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An Open Drug Discovery Competition: Experimental Validation of Predictive Models in a Series of Novel Antimalarials

submitted on 05.11.2020, 16:28 and posted on 06.11.2020, 10:58 by Edwin Tse, Laksh Aithani, Mark Anderson, Jonathan Cardoso-Silva, Giovanni Cincilla, Gareth J. Conduit, Mykola Galushka, Davy Guan, Irene Hallyburton, Benedict W. J. Irwin, Kiaran Kirk, Adele M. Lehane, Julia Lindblom, Raymond Lui, Slade Matthews, James McCulloch, Alice Motion, Ho Leung Ng, Mario Öeren, Murray N. Robertson, Vito Spadavecchio, Vasileios Tatsis, Willem P. van Hoorn, Alexander Wade, Thomas M. Whitehead, Paul Willis, Matthew Todd

The discovery of new antimalarial medicines with novel mechanisms of action is key to combating the problem of increasing resistance to our frontline treatments. The Open Source Malaria (OSM) consortium has been developing compounds ("Series 4") that have potent activity against Plasmodium falciparum in vitro and in vivo and that have been suggested to act through the inhibition of PfATP4, an essential membrane ion pump that regulates the parasite’s intracellular Na+ concentration. The structure of PfATP4 is yet to be determined. In the absence of structural information about this target, a public competition was created to develop a model that would allow the prediction of anti-PfATP4 activity among Series 4 compounds, thereby reducing project costs associated with the unnecessary synthesis of inactive compounds.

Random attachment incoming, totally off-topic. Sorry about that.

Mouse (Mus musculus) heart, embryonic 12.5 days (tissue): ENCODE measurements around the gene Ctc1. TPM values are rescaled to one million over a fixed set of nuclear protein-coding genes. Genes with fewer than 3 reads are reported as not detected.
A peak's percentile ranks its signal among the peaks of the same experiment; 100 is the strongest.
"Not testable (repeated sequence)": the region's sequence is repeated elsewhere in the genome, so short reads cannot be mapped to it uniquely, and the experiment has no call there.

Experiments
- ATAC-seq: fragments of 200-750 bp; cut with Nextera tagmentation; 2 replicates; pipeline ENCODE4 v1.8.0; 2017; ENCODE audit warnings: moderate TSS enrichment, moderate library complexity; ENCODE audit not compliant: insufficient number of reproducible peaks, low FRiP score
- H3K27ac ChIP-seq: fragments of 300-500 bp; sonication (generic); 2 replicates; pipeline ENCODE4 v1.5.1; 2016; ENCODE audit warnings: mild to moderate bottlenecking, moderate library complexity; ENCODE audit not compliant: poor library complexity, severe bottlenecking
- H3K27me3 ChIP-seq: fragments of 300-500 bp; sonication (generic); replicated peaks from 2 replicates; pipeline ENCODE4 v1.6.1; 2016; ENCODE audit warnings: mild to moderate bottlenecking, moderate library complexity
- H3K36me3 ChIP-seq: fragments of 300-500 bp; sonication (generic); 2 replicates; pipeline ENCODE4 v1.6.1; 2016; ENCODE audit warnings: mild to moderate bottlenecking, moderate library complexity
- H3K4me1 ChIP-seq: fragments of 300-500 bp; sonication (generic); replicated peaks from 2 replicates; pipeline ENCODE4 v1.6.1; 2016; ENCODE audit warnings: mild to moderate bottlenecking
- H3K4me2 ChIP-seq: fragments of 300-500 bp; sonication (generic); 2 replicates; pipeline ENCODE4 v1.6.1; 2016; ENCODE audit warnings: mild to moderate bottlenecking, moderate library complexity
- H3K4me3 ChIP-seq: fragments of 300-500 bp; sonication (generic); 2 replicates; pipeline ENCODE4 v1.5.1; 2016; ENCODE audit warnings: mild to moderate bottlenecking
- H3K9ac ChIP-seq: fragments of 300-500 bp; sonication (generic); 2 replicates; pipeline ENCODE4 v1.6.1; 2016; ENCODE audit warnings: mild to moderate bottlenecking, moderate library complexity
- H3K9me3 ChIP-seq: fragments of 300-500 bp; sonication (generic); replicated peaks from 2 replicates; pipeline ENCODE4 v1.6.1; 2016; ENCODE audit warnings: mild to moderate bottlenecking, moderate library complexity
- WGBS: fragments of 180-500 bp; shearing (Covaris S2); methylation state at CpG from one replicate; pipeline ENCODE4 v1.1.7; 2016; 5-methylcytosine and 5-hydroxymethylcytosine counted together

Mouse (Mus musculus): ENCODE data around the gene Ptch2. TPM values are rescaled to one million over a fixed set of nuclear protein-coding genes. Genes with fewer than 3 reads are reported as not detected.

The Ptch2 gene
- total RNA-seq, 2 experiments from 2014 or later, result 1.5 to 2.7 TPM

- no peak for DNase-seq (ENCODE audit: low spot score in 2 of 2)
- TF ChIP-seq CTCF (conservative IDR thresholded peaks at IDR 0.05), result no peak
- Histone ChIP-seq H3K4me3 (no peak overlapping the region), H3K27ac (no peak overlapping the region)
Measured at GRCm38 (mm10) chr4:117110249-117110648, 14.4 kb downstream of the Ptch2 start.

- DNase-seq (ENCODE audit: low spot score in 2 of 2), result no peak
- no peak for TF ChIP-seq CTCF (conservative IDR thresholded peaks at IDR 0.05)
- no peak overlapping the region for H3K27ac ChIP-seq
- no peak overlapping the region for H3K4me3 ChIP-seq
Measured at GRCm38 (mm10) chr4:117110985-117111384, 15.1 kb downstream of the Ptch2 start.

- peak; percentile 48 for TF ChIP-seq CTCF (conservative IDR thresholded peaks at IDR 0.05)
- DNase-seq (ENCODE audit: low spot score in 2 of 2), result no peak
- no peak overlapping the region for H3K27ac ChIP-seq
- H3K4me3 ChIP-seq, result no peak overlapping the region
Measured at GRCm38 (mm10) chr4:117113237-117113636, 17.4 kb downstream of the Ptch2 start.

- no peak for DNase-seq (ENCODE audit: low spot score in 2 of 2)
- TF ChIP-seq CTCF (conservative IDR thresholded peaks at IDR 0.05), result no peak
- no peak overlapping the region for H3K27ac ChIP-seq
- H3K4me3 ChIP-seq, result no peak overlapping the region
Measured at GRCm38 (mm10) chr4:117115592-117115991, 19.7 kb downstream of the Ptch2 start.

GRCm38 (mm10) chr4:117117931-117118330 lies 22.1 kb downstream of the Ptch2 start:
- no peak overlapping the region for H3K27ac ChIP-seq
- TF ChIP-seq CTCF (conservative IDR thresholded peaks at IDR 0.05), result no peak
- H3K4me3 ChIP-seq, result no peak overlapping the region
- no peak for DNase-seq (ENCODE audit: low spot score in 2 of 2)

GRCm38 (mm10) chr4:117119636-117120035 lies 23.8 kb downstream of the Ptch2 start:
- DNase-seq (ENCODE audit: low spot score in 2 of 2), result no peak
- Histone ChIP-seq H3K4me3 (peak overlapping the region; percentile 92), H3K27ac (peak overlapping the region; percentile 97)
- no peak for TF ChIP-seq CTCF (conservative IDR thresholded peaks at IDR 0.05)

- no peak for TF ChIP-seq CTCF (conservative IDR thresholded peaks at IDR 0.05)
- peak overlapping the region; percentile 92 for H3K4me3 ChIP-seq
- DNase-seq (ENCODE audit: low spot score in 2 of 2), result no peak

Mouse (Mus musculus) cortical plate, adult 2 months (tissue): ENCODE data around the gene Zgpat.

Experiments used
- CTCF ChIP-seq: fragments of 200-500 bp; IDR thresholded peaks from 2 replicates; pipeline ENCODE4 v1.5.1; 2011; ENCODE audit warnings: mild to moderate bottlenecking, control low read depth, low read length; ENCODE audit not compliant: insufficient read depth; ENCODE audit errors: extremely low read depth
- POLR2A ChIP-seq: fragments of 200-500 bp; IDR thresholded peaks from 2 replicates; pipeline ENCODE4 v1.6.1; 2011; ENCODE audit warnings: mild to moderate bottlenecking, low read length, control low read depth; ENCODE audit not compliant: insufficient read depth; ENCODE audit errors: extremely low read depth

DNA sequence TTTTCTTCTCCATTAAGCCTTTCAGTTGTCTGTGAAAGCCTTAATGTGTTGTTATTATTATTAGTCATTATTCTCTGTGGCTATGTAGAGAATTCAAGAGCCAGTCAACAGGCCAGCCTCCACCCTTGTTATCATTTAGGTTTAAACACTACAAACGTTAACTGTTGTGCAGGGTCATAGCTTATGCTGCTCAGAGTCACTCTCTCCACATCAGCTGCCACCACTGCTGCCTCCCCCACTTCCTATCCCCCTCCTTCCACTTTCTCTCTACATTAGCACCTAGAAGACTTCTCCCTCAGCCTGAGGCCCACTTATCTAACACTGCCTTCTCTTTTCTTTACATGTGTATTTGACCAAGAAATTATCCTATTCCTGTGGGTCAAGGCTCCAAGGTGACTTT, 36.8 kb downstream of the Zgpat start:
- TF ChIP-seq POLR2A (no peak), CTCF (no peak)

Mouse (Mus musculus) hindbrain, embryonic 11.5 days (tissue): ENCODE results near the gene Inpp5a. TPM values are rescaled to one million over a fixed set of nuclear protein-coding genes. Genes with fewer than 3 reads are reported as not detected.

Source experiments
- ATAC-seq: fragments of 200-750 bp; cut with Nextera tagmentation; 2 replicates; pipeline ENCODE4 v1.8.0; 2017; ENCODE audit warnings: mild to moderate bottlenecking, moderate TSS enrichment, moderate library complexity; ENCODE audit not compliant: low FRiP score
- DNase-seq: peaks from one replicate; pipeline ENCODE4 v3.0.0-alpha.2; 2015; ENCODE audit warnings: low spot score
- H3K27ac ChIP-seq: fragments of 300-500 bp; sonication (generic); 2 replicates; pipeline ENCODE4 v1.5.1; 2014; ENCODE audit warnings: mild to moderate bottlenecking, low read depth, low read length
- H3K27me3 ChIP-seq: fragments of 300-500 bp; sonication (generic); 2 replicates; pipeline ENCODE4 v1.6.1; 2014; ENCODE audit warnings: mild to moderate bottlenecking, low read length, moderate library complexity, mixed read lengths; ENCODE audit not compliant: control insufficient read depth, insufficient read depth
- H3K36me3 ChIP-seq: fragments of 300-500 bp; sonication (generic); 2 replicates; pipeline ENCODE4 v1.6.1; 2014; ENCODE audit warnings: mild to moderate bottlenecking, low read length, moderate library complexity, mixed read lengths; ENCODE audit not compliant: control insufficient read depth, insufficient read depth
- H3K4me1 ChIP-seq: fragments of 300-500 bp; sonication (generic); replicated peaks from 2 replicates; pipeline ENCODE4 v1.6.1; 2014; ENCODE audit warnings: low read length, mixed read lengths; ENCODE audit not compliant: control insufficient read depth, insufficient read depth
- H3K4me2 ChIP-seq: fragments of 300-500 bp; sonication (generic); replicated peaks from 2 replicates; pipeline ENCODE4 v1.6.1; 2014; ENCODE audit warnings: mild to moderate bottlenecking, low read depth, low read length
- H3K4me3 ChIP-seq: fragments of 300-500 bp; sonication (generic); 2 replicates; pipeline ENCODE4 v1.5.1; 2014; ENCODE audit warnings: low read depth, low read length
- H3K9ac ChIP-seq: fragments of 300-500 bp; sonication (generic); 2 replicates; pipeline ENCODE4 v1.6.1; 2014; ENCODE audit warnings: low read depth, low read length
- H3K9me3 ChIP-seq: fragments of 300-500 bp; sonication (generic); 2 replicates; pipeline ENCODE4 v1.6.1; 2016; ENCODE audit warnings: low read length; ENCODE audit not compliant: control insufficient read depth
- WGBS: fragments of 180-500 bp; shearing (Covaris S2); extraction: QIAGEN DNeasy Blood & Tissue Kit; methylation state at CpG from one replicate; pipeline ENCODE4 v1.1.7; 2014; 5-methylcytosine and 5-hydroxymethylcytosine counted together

In the first round, in 2016, six participants used the open data collated by OSM to develop moderately predictive models using diverse methods. Notably, all submitted models were available to all other participants in real time. Since then further bioactivity data have been acquired and machine learning methods have rapidly developed, so a second round of the competition was undertaken, in 2019, again with freely-donated models that other participants could see. The best-performing models from this second round were used to predict novel inhibitory molecules, of which several were synthesised and evaluated against the parasite. One such compound, containing a motif that the human chemists familiar with this series would have dismissed as ill-advised, was active. The project demonstrated the abilities of new machine learning methods in the prediction of active compounds where there is no biological target structure, frequently the central problem in phenotypic drug discovery. Since all data and participant interactions remain in the public domain, this research project “lives” and may be improved by others.


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Email Address of Submitting Author


University College London


United Kingdom

ORCID For Submitting Author


Declaration of Conflict of Interest

The authors declare no competing interests